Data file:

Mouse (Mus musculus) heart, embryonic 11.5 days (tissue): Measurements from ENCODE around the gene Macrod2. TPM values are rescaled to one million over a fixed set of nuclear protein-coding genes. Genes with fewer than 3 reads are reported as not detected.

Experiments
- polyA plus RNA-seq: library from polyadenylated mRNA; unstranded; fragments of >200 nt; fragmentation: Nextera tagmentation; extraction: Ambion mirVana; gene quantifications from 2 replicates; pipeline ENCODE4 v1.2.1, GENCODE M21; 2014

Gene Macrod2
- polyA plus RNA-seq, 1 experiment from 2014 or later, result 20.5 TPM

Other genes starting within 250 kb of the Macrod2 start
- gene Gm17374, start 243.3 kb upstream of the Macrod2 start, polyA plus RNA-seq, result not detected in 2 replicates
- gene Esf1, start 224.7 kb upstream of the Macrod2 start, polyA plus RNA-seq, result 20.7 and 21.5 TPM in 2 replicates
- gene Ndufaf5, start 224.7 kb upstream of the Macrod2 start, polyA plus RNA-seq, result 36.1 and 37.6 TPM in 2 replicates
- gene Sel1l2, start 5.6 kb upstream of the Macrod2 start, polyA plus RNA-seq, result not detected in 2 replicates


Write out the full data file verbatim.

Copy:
Mouse (Mus musculus) heart, embryonic 11.5 days (tissue): Measurements from ENCODE around the gene Macrod2. TPM values are rescaled to one million over a fixed set of nuclear protein-coding genes. Genes with fewer than 3 reads are reported as not detected.

Experiments
- polyA plus RNA-seq: library from polyadenylated mRNA; unstranded; fragments of >200 nt; fragmentation: Nextera tagmentation; extraction: Ambion mirVana; gene quantifications from 2 replicates; pipeline ENCODE4 v1.2.1, GENCODE M21; 2014

Gene Macrod2
- polyA plus RNA-seq, 1 experiment from 2014 or later, result 20.5 TPM

Other genes starting within 250 kb of the Macrod2 start
- gene Gm17374, start 243.3 kb upstream of the Macrod2 start, polyA plus RNA-seq, result not detected in 2 replicates
- gene Esf1, start 224.7 kb upstream of the Macrod2 start, polyA plus RNA-seq, result 20.7 and 21.5 TPM in 2 replicates
- gene Ndufaf5, start 224.7 kb upstream of the Macrod2 start, polyA plus RNA-seq, result 36.1 and 37.6 TPM in 2 replicates
- gene Sel1l2, start 5.6 kb upstream of the Macrod2 start, polyA plus RNA-seq, result not detected in 2 replicates